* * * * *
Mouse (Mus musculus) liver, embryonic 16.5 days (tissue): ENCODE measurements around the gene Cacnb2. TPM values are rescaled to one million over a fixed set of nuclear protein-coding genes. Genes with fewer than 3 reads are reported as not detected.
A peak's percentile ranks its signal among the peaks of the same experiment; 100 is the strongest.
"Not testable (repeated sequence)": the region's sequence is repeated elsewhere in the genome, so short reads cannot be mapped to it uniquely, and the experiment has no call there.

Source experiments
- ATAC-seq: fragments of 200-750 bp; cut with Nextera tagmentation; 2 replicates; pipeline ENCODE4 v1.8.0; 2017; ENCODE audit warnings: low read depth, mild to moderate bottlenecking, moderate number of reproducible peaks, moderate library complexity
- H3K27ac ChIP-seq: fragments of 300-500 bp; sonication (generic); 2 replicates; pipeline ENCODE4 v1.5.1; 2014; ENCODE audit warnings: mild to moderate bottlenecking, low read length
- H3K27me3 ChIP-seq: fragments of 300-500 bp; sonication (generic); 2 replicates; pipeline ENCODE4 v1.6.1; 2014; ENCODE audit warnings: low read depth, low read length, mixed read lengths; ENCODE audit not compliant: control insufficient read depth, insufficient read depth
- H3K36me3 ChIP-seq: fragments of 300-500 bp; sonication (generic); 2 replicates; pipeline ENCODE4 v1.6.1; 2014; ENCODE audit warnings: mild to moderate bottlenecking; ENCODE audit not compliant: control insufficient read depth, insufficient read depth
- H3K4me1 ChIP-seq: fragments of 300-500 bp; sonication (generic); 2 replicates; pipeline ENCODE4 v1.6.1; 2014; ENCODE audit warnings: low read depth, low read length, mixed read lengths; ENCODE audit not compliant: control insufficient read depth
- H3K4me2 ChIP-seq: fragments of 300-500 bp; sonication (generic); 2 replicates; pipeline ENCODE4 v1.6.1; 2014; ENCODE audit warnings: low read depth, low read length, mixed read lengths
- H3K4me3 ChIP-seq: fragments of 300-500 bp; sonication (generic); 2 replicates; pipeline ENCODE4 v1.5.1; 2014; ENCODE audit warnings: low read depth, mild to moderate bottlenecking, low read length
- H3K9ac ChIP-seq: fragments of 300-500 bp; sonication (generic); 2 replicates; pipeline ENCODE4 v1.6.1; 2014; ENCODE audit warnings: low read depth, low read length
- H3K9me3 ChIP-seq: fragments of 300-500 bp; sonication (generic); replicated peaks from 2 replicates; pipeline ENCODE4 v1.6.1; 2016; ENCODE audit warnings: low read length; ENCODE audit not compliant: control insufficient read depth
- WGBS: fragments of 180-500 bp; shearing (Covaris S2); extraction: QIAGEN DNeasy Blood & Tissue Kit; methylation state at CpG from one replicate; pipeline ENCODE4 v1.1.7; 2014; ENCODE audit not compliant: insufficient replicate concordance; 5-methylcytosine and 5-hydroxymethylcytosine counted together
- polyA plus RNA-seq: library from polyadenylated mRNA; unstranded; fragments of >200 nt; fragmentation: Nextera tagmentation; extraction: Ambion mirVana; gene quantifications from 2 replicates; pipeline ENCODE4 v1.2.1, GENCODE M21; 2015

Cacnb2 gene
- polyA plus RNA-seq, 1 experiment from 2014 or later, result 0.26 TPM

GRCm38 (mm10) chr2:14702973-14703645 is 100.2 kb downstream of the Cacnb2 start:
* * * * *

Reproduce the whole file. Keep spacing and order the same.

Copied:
Mouse (Mus musculus) liver, embryonic 16.5 days (tissue): ENCODE measurements around the gene Cacnb2. TPM values are rescaled to one million over a fixed set of nuclear protein-coding genes. Genes with fewer than 3 reads are reported as not detected.
A peak's percentile ranks its signal among the peaks of the same experiment; 100 is the strongest.
"Not testable (repeated sequence)": the region's sequence is repeated elsewhere in the genome, so short reads cannot be mapped to it uniquely, and the experiment has no call there.

Source experiments
- ATAC-seq: fragments of 200-750 bp; cut with Nextera tagmentation; 2 replicates; pipeline ENCODE4 v1.8.0; 2017; ENCODE audit warnings: low read depth, mild to moderate bottlenecking, moderate number of reproducible peaks, moderate library complexity
- H3K27ac ChIP-seq: fragments of 300-500 bp; sonication (generic); 2 replicates; pipeline ENCODE4 v1.5.1; 2014; ENCODE audit warnings: mild to moderate bottlenecking, low read length
- H3K27me3 ChIP-seq: fragments of 300-500 bp; sonication (generic); 2 replicates; pipeline ENCODE4 v1.6.1; 2014; ENCODE audit warnings: low read depth, low read length, mixed read lengths; ENCODE audit not compliant: control insufficient read depth, insufficient read depth
- H3K36me3 ChIP-seq: fragments of 300-500 bp; sonication (generic); 2 replicates; pipeline ENCODE4 v1.6.1; 2014; ENCODE audit warnings: mild to moderate bottlenecking; ENCODE audit not compliant: control insufficient read depth, insufficient read depth
- H3K4me1 ChIP-seq: fragments of 300-500 bp; sonication (generic); 2 replicates; pipeline ENCODE4 v1.6.1; 2014; ENCODE audit warnings: low read depth, low read length, mixed read lengths; ENCODE audit not compliant: control insufficient read depth
- H3K4me2 ChIP-seq: fragments of 300-500 bp; sonication (generic); 2 replicates; pipeline ENCODE4 v1.6.1; 2014; ENCODE audit warnings: low read depth, low read length, mixed read lengths
- H3K4me3 ChIP-seq: fragments of 300-500 bp; sonication (generic); 2 replicates; pipeline ENCODE4 v1.5.1; 2014; ENCODE audit warnings: low read depth, mild to moderate bottlenecking, low read length
- H3K9ac ChIP-seq: fragments of 300-500 bp; sonication (generic); 2 replicates; pipeline ENCODE4 v1.6.1; 2014; ENCODE audit warnings: low read depth, low read length
- H3K9me3 ChIP-seq: fragments of 300-500 bp; sonication (generic); replicated peaks from 2 replicates; pipeline ENCODE4 v1.6.1; 2016; ENCODE audit warnings: low read length; ENCODE audit not compliant: control insufficient read depth
- WGBS: fragments of 180-500 bp; shearing (Covaris S2); extraction: QIAGEN DNeasy Blood & Tissue Kit; methylation state at CpG from one replicate; pipeline ENCODE4 v1.1.7; 2014; ENCODE audit not compliant: insufficient replicate concordance; 5-methylcytosine and 5-hydroxymethylcytosine counted together
- polyA plus RNA-seq: library from polyadenylated mRNA; unstranded; fragments of >200 nt; fragmentation: Nextera tagmentation; extraction: Ambion mirVana; gene quantifications from 2 replicates; pipeline ENCODE4 v1.2.1, GENCODE M21; 2015

Cacnb2 gene
- polyA plus RNA-seq, 1 experiment from 2014 or later, result 0.26 TPM

GRCm38 (mm10) chr2:14702973-14703645 is 100.2 kb downstream of the Cacnb2 start: